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Toxicology. 2018 Feb 1;394:19-26. doi: 10.1016/j.tox.2017.11.016. Epub 2017 Nov 27.

Effects of Δ(9)-tetrahydrocannabinol (THC) on human amniotic epithelial cell proliferation and migration.

Author information

1
Clinical and Translational Research Center, Shanghai First Maternity and Infant Hospital, Tongji University School of Medicine, Shanghai 200040, PR China.
2
Department of Pathology, Shanghai First Maternity and Infant Hospital, Tongji University School of Medicine, Shanghai 200040, PR China.
3
Department of Obstetrics, Shanghai First Maternity and Infant Hospital, Tongji University School of Medicine, Shanghai 200040, PR China.
4
Department of Obstetrics, Shanghai First Maternity and Infant Hospital, Tongji University School of Medicine, Shanghai 200040, PR China. Electronic address: tduan@yahoo.com.
5
Clinical and Translational Research Center, Shanghai First Maternity and Infant Hospital, Tongji University School of Medicine, Shanghai 200040, PR China. Electronic address: kaiwangcn@yahoo.com.

Abstract

BACKGROUND:

The deleterious effects of cannabis consumption for fertility and pregnancy outcome are recognized for years. The main psychoactive molecule of cannabis, Δ(9)-tetrahydrocannabinol (THC) is able to cross the placenta barrier and cause alterations in fetal growth, low birth weight and preterm labor. However, the effects of THC on the human placenta amnion are still unknown.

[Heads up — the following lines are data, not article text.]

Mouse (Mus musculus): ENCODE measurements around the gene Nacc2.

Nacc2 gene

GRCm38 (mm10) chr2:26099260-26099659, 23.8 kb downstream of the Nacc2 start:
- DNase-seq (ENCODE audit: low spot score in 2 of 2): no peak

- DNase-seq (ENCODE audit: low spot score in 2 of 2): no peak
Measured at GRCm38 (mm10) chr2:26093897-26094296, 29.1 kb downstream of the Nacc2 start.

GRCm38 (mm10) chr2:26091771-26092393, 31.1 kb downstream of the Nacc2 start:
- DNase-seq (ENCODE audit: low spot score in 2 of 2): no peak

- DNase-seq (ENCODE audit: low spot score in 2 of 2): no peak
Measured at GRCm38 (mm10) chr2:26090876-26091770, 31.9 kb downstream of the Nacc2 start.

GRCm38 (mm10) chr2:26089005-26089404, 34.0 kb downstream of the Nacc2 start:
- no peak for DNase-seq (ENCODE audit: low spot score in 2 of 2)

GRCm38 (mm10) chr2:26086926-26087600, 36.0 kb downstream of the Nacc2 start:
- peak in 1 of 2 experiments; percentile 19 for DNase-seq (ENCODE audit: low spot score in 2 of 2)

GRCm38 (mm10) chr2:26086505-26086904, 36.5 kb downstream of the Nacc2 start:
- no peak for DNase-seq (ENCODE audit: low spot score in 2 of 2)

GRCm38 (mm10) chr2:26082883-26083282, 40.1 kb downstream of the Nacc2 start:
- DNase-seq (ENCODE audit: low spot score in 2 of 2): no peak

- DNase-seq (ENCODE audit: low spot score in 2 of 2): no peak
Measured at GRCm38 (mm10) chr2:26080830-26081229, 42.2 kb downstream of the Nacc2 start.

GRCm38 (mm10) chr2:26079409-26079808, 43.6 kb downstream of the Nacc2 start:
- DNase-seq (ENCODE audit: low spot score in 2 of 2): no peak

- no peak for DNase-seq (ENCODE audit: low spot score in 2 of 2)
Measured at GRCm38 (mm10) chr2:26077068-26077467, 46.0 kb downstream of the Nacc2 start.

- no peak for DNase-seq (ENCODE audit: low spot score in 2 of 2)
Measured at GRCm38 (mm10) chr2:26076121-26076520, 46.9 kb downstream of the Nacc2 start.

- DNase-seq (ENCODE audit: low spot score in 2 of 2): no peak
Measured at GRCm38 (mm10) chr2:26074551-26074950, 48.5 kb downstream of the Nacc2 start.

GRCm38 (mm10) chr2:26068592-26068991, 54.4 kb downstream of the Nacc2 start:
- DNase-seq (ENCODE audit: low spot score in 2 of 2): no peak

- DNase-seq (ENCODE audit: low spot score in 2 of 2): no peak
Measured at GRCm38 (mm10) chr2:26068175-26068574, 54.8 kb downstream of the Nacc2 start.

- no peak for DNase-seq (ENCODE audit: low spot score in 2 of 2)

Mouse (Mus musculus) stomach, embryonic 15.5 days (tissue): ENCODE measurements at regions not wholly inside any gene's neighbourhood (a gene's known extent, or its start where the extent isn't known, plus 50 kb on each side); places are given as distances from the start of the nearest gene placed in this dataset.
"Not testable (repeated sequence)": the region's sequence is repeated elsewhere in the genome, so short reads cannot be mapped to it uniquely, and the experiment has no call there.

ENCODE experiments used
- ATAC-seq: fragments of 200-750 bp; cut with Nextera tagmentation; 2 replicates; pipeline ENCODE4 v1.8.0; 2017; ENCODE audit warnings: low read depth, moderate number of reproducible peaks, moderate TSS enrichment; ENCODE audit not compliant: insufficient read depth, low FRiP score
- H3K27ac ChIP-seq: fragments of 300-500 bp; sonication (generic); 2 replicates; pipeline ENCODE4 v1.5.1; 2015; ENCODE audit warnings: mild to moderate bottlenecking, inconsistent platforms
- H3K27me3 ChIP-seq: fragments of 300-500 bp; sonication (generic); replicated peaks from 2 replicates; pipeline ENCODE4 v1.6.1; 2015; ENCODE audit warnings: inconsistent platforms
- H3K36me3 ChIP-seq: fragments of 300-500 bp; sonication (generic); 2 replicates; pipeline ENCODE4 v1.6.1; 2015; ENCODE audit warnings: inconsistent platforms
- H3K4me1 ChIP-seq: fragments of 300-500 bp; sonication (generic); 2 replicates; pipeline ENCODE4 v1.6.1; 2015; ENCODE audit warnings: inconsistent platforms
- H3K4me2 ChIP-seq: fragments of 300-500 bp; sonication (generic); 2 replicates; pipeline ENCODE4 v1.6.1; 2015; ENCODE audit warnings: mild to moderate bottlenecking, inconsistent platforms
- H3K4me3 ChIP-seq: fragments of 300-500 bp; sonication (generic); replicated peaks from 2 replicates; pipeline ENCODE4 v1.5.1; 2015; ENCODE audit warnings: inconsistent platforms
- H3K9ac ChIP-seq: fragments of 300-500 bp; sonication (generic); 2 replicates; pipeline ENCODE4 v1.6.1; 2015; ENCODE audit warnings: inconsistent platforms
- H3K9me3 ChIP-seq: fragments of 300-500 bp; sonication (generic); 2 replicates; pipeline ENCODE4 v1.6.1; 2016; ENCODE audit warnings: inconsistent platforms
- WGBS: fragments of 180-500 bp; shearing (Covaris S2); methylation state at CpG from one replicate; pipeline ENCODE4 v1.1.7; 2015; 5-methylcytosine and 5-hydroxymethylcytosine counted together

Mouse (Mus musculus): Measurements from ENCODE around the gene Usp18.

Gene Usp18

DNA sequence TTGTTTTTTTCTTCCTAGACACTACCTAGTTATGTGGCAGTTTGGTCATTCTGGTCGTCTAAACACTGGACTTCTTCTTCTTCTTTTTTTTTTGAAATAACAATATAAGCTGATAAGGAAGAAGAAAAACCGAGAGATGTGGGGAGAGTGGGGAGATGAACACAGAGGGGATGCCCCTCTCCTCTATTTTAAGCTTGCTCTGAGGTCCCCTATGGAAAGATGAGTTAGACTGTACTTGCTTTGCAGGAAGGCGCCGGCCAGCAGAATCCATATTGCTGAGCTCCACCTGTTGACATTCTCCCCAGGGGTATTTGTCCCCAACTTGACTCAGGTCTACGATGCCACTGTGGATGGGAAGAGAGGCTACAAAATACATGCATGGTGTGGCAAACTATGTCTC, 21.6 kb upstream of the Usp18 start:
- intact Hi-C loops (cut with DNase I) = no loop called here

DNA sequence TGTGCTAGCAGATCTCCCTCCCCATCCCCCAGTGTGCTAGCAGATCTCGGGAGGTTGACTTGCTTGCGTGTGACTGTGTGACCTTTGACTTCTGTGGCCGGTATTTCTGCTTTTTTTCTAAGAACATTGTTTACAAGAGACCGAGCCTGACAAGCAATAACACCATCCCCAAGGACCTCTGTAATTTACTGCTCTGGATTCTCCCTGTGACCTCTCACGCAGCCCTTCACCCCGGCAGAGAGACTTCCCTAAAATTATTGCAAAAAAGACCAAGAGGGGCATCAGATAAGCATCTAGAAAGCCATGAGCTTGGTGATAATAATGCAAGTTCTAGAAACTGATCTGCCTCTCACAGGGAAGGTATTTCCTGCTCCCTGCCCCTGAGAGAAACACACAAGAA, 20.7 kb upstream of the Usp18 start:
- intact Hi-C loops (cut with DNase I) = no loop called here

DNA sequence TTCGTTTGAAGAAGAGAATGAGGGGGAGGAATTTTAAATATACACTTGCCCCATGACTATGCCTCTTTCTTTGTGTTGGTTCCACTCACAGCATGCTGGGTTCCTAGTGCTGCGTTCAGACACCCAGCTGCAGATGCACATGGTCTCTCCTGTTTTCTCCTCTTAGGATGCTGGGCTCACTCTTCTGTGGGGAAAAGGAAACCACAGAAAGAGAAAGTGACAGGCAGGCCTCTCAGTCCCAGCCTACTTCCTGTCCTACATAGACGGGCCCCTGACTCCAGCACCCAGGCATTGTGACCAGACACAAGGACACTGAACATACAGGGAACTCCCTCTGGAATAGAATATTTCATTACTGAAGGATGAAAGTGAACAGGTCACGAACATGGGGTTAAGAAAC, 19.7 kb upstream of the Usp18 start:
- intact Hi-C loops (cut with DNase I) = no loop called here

METHODS:

The distributions of CB1R and CB2R in human amnion tissues were observed by immunohistochemistry (IHC). Human amniotic epithelial cell proliferation and migration in response to THC treatment were measured by MTS and transwell assays, respectively. The PCR array was performed to study the key regulators involved in the cell migration. The protein levels of CB1R, CB2R in amnion tissues and MMP2, MMP9 in cells were detected by western blotting. Small interfering RNAs (siRNAs) were used to knockdown MMP2 and MMP9 in WISH cells.

RESULTS:

Our results indicated that both CB1R and CB2R primarily identified in the epithelial layer of human placental amnion tissue. The CB1R expression in the amnion tissue was higher in the preterm group than normal control. High-dose of THC (30uM, but not 20 and 10uM) significantly inhibited (p<0.01) human amniotic epithelial cell lines (WISH) proliferation. Meanwhile, THC at both 10uM and 20uM (p<0.05) significantly suppressed cells migration in both WISH and primary human amniotic epithelial cells. The PCR array data and siRNA experiments demonstrated that MMP2/9 were tightly involved in the regulation of THC-inhibited cell migration in WISH cells.

CONCLUSION:

These results suggested that THC inhibited the migration of human amniotic epithelial cell through the regulation of MMP2 and MMP9, which in turn altered the development of the amnion during the gestation and partially resulted in preterm labor and other adverse pregnancy outcomes.

KEYWORDS:

MMPs; amniotic epithelial cell; cannabinoid receptor type 1 (CB1); migration; proliferation; Δ-tetrahydrocannabinol (THC)

PMID:
29191629
DOI:
10.1016/j.tox.2017.11.016
[Indexed for MEDLINE]

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